It’s been said that no war ends until the last veteran dies. Of the 16 million Americans called upon to fight European fascists and Japanese imperialists, roughly 40 thousand are alive today. Since America has been directly involved in various wars both before World War II (over 500 overt interventions into dozens of countries since 1798) and after (hundreds of covert interventions since WWII), we have created an awful lot of veterans, victims and memorials.

If honest, most any veteran will admit a truth that non-veterans might be surprised to learn; the fact that not all veterans are heroes nor did we all serve heroically. Most of us served honorably as evidenced by our DD-214, while only a few served with distinct honor. In fact, some were downright scoundrels. Most heroes died on a battlefield—so we memorialize them with a day off. Heroes are the sheepdogs in a world controlled by wolves, willing to risk their lives so others may carry on. The coronavirus has been making a lot of heroes lately.

I’ve been fortunate to have known several heroes. Their lives and deaths provide daily inspiration. One such hero I am often reminded of was my friend and brother, Dave Cline. Dave left this world in 2007, so talking about him won’t cause him any embarrassment. Dave served with the 4th Infantry in Tay-Ninh Provence, RVN, in 1967, and was awarded three Purple Hearts and a Bronze Star. But Dave was much more proud of his 40 years as a peace activist. He was the first veteran I can remember who would regularly tell people “Don’t thank me for my service—thank me for fighting for peace.”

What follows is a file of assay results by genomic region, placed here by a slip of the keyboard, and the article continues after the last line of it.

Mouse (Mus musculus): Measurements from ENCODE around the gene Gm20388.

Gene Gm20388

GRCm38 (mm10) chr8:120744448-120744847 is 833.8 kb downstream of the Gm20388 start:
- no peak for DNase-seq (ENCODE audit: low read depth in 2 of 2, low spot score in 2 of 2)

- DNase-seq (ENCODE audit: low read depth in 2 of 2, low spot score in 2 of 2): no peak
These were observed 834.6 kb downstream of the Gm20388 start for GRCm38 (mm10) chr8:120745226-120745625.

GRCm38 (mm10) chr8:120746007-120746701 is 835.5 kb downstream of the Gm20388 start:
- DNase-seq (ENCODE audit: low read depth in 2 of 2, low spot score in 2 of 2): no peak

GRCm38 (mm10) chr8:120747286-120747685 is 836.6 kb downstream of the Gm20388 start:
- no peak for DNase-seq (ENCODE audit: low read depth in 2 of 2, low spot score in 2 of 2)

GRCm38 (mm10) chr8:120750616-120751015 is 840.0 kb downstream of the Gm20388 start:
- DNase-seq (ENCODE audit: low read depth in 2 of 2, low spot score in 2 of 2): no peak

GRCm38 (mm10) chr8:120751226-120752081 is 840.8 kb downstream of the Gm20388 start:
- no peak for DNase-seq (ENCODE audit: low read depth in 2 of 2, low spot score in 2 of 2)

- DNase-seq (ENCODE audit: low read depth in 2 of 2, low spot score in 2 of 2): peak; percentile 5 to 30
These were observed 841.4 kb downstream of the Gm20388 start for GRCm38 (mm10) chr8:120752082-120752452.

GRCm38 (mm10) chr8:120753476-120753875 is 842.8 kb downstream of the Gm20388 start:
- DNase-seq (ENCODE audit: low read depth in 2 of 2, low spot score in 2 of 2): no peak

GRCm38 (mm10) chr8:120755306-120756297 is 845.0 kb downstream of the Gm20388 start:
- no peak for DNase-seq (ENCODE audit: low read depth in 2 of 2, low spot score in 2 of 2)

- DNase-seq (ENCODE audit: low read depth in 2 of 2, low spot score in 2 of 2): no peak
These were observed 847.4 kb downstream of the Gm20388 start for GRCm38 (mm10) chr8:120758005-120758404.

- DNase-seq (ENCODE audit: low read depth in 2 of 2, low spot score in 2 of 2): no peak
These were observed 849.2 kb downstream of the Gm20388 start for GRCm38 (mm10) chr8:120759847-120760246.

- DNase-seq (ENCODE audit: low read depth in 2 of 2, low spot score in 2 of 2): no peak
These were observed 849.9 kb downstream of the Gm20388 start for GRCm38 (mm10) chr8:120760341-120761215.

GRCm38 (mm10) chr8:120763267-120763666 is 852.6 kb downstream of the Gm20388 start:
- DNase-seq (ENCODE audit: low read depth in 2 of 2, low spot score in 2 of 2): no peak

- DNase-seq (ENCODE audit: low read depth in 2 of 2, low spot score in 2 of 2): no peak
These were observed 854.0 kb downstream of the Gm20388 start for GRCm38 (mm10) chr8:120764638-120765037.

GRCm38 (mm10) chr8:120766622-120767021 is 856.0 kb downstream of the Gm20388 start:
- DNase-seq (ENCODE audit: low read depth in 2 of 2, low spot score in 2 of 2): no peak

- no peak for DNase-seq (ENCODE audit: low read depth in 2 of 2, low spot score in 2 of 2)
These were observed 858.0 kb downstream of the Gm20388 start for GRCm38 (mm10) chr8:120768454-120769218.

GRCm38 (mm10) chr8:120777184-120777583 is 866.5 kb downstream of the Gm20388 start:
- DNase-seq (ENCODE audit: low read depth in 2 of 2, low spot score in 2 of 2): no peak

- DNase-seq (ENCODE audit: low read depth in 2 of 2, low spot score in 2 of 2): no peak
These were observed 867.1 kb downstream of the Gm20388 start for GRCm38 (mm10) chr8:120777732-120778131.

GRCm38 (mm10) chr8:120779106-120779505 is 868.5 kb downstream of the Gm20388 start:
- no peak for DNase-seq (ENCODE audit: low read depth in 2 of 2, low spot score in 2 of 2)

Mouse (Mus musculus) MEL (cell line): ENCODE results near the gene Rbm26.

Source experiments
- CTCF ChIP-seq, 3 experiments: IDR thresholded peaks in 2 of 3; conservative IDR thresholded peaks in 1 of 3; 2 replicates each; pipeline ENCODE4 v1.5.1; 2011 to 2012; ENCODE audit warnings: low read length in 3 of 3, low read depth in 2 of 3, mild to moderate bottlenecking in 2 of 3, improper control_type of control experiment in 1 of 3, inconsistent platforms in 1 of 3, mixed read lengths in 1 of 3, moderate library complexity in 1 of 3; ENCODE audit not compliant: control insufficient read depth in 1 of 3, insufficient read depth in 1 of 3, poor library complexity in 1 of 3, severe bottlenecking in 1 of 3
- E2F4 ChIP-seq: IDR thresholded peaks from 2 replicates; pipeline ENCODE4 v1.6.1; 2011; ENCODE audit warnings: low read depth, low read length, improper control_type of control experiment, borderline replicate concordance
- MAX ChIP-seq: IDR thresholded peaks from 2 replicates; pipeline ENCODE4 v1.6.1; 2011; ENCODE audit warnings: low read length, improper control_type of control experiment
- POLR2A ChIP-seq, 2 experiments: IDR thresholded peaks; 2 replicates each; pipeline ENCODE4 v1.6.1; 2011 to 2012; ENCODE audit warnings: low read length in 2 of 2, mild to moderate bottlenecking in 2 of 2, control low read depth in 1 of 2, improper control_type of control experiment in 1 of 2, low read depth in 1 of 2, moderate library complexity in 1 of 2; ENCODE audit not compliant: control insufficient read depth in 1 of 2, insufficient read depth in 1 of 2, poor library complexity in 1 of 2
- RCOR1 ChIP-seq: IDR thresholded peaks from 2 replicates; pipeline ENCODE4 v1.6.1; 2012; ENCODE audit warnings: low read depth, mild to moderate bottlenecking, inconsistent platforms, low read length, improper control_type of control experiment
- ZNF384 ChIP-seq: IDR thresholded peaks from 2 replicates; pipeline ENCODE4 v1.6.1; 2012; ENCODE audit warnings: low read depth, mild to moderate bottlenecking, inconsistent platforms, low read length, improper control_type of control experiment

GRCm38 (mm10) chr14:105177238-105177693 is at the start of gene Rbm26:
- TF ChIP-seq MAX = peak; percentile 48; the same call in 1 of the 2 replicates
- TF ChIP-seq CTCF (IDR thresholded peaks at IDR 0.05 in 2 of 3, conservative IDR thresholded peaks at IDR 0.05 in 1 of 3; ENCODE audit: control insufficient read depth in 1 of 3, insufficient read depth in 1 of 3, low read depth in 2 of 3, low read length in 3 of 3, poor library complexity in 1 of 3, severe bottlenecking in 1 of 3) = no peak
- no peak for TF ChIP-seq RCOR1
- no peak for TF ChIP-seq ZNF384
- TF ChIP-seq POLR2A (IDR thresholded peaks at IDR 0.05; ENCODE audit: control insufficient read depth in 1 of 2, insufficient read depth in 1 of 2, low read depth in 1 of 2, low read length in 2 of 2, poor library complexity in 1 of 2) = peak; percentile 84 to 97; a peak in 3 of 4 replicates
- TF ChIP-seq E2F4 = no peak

In observing and interacting with selfless and heroic people like Dave, I’ve learned that everyone has the capacity to live a heroic life. It’s one of those choices we all must make, consciously or unconsciously—a choice that can take hold at any stage of life but will ultimately take the rest of our lives as we endeavor to perfect it.

Another thing I’ve observed is the human tendency to sometimes honor very unheroic people and openly praising the most undeserving among us. Those who—against their own interests—defend a system of neoliberalism, a system disguised as a democracy. A system evolving into Henry Wallace’s (President Franklin D. Roosevelt’s vice president and American hero) worst nightmare. American fascism; a movement that began in the early 20th century, was beaten back, yet is embraced by a confused, uneducated public today.

A recent event examples another step in the direction we are headed. Criminal charges dismissed against a self-confessed, two-time liar. A taker of bribes. An American general who “should have known” better and who ignored his oath to protect and defend America in favor of protecting his own self-serving agenda, his unresolved associations with enemies of our democratic rule of law and his backing by forces that have been vying for control for decades.

So, this Memorial Day let’s honor those who gave their lives in the fight against empires and fascism by learning how to tell the difference between the heroes and scoundrels.

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